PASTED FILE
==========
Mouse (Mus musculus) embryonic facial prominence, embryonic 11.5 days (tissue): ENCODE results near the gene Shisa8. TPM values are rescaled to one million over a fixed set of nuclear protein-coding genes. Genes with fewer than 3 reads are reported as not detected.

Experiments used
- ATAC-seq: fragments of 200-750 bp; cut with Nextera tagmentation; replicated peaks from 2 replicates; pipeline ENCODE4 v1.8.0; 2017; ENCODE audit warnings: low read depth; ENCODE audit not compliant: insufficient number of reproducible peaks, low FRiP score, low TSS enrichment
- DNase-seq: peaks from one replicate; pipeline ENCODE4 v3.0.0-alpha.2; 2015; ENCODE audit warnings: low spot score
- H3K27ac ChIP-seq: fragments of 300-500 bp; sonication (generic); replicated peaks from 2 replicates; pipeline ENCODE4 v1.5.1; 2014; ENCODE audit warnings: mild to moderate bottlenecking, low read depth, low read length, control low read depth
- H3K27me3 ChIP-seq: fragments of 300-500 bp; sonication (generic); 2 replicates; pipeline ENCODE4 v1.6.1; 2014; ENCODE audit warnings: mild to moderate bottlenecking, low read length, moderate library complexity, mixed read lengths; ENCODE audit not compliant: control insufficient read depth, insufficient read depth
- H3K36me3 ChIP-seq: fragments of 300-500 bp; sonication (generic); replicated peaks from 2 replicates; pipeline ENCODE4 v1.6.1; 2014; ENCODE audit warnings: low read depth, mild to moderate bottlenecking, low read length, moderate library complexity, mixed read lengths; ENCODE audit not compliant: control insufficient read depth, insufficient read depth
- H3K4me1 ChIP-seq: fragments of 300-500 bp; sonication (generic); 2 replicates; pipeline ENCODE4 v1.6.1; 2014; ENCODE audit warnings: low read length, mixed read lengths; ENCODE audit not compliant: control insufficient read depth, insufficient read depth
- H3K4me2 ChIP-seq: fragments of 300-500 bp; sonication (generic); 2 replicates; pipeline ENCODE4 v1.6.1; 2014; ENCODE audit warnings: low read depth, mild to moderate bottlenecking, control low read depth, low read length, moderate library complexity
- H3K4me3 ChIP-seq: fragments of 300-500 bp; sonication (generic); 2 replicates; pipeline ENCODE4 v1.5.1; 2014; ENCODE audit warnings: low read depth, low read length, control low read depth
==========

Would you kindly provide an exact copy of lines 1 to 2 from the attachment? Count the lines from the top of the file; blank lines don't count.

Mouse (Mus musculus) embryonic facial prominence, embryonic 11.5 days (tissue): ENCODE results near the gene Shisa8. TPM values are rescaled to one million over a fixed set of nuclear protein-coding genes. Genes with fewer than 3 reads are reported as not detected.

Experiments used